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"Change of" or "change in" plans?
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Hello,

Which is correct please ?

1) There has been a change IN plans.

2) There has been a change OF plans.

Thank you.

Ricky

<Grammar Exchange 2>
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Both forms are correct. In a perfect grammar world the rules would go like this:

1) The phrase "change of plans" signals that the plans as a whole have been changed. The first plan is abandoned and a new plan substituted, e.g.

There's been a change of plans for the program, and now the entire schedule has had to be revised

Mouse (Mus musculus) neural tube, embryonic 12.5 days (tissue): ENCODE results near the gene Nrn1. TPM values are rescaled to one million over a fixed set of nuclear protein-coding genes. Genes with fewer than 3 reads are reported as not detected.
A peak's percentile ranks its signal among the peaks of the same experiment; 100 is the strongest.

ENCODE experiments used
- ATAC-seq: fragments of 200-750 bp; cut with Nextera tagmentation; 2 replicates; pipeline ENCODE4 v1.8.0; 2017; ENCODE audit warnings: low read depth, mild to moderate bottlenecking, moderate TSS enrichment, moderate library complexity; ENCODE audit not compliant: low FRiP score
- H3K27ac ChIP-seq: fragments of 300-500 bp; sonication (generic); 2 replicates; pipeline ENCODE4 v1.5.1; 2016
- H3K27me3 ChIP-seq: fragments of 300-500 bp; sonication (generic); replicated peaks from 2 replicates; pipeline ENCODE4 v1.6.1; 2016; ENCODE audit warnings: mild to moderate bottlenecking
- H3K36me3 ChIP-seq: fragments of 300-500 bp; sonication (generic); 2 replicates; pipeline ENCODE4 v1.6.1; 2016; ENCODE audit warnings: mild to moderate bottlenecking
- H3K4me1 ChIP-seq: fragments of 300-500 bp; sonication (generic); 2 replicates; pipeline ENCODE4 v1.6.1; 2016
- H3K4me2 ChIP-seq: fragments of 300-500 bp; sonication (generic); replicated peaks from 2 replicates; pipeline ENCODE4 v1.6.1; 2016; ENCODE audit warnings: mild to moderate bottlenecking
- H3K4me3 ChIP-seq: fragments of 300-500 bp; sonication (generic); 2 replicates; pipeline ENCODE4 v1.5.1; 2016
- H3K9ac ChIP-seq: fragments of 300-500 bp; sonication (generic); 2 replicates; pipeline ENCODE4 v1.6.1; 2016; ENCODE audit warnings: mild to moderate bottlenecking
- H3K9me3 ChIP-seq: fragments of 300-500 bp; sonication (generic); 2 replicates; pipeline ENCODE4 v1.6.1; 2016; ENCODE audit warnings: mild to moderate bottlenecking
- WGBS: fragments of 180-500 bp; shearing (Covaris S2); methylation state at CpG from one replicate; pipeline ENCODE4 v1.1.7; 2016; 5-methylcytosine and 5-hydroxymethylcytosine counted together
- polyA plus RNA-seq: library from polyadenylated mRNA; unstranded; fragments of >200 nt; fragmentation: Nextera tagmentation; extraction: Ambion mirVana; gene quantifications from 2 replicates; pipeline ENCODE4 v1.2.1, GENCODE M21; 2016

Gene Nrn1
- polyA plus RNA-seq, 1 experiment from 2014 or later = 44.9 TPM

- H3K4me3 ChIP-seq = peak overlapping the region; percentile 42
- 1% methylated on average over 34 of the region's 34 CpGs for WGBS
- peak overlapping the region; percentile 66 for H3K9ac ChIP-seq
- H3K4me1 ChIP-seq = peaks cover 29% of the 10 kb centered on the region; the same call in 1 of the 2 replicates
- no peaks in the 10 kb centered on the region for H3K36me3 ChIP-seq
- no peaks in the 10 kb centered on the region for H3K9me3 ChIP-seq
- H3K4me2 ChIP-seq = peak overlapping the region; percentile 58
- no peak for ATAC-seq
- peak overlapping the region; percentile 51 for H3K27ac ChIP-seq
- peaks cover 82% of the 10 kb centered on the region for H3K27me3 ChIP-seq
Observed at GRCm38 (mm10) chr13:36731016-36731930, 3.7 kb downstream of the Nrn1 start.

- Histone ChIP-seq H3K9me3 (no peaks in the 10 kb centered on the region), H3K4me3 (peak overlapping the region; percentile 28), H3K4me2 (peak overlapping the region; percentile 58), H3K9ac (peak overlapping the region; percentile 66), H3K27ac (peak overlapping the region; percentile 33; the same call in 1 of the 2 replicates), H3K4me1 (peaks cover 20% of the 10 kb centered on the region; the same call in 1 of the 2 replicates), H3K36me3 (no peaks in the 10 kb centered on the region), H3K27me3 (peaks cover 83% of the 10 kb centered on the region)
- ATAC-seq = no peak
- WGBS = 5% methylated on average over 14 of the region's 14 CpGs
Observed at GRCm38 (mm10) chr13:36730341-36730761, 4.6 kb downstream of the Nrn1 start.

2) The phrase "change in plans" signals that the plans as a whole are still there, but that a part of the plans has been changed, e.g.

There has been a slight change in plans: we're meeting at five-thirty for dinner instead of six before we go to the opera

In actuality, we find both expressions used for both situations. If we use the word "complete" modifying the word "plans," however, the much more common expression is with of:

There has been a complete change of plans; we're rescheduling the party for after the holidays, and this time we're inviting the children

Marilyn Martin
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